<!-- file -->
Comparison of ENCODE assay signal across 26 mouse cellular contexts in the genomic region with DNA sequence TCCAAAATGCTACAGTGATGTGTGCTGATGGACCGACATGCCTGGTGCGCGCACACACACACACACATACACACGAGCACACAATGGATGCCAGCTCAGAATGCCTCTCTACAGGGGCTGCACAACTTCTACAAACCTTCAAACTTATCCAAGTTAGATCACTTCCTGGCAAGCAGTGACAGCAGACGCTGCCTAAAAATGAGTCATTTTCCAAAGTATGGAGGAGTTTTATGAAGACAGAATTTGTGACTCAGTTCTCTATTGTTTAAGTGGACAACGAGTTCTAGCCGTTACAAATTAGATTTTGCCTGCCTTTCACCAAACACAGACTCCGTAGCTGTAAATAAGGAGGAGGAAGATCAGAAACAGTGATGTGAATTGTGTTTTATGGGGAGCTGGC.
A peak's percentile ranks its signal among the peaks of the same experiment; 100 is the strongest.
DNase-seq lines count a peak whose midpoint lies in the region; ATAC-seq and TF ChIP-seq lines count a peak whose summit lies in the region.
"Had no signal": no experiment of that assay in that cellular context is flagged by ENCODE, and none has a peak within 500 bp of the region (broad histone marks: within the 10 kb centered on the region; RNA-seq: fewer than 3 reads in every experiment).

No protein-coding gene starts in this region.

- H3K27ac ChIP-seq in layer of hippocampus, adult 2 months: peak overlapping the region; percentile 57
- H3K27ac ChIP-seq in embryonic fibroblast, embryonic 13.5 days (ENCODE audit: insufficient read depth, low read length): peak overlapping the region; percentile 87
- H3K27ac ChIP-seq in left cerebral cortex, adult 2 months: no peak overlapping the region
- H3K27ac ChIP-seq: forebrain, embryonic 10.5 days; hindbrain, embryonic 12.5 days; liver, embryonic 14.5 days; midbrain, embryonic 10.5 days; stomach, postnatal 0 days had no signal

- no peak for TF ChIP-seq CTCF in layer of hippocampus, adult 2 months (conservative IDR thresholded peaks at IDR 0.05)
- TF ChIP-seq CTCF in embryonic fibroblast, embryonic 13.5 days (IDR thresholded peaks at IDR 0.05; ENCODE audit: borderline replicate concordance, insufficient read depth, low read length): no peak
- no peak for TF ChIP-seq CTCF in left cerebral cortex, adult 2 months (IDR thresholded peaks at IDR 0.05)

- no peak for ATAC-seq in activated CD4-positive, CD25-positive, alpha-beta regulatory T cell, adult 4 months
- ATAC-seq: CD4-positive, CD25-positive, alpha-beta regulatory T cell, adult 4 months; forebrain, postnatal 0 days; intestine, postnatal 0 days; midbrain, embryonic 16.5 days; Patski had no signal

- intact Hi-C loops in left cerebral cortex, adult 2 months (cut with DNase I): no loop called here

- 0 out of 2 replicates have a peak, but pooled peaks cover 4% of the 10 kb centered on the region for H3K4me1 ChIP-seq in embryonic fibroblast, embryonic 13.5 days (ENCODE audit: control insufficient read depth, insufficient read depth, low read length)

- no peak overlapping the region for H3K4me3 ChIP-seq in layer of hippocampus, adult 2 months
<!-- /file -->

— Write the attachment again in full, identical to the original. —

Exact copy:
Comparison of ENCODE assay signal across 26 mouse cellular contexts in the genomic region with DNA sequence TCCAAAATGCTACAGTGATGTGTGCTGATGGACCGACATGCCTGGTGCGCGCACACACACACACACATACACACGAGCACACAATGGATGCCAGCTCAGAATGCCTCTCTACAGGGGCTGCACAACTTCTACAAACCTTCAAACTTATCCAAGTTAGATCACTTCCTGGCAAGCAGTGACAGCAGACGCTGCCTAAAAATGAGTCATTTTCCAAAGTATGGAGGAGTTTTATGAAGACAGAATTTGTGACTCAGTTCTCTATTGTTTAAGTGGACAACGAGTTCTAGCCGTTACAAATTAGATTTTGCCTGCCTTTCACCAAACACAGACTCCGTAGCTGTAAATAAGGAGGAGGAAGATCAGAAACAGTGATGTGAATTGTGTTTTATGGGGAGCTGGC.
A peak's percentile ranks its signal among the peaks of the same experiment; 100 is the strongest.
DNase-seq lines count a peak whose midpoint lies in the region; ATAC-seq and TF ChIP-seq lines count a peak whose summit lies in the region.
"Had no signal": no experiment of that assay in that cellular context is flagged by ENCODE, and none has a peak within 500 bp of the region (broad histone marks: within the 10 kb centered on the region; RNA-seq: fewer than 3 reads in every experiment).

No protein-coding gene starts in this region.

- H3K27ac ChIP-seq in layer of hippocampus, adult 2 months: peak overlapping the region; percentile 57
- H3K27ac ChIP-seq in embryonic fibroblast, embryonic 13.5 days (ENCODE audit: insufficient read depth, low read length): peak overlapping the region; percentile 87
- H3K27ac ChIP-seq in left cerebral cortex, adult 2 months: no peak overlapping the region
- H3K27ac ChIP-seq: forebrain, embryonic 10.5 days; hindbrain, embryonic 12.5 days; liver, embryonic 14.5 days; midbrain, embryonic 10.5 days; stomach, postnatal 0 days had no signal

- no peak for TF ChIP-seq CTCF in layer of hippocampus, adult 2 months (conservative IDR thresholded peaks at IDR 0.05)
- TF ChIP-seq CTCF in embryonic fibroblast, embryonic 13.5 days (IDR thresholded peaks at IDR 0.05; ENCODE audit: borderline replicate concordance, insufficient read depth, low read length): no peak
- no peak for TF ChIP-seq CTCF in left cerebral cortex, adult 2 months (IDR thresholded peaks at IDR 0.05)

- no peak for ATAC-seq in activated CD4-positive, CD25-positive, alpha-beta regulatory T cell, adult 4 months
- ATAC-seq: CD4-positive, CD25-positive, alpha-beta regulatory T cell, adult 4 months; forebrain, postnatal 0 days; intestine, postnatal 0 days; midbrain, embryonic 16.5 days; Patski had no signal

- intact Hi-C loops in left cerebral cortex, adult 2 months (cut with DNase I): no loop called here

- 0 out of 2 replicates have a peak, but pooled peaks cover 4% of the 10 kb centered on the region for H3K4me1 ChIP-seq in embryonic fibroblast, embryonic 13.5 days (ENCODE audit: control insufficient read depth, insufficient read depth, low read length)

- no peak overlapping the region for H3K4me3 ChIP-seq in layer of hippocampus, adult 2 months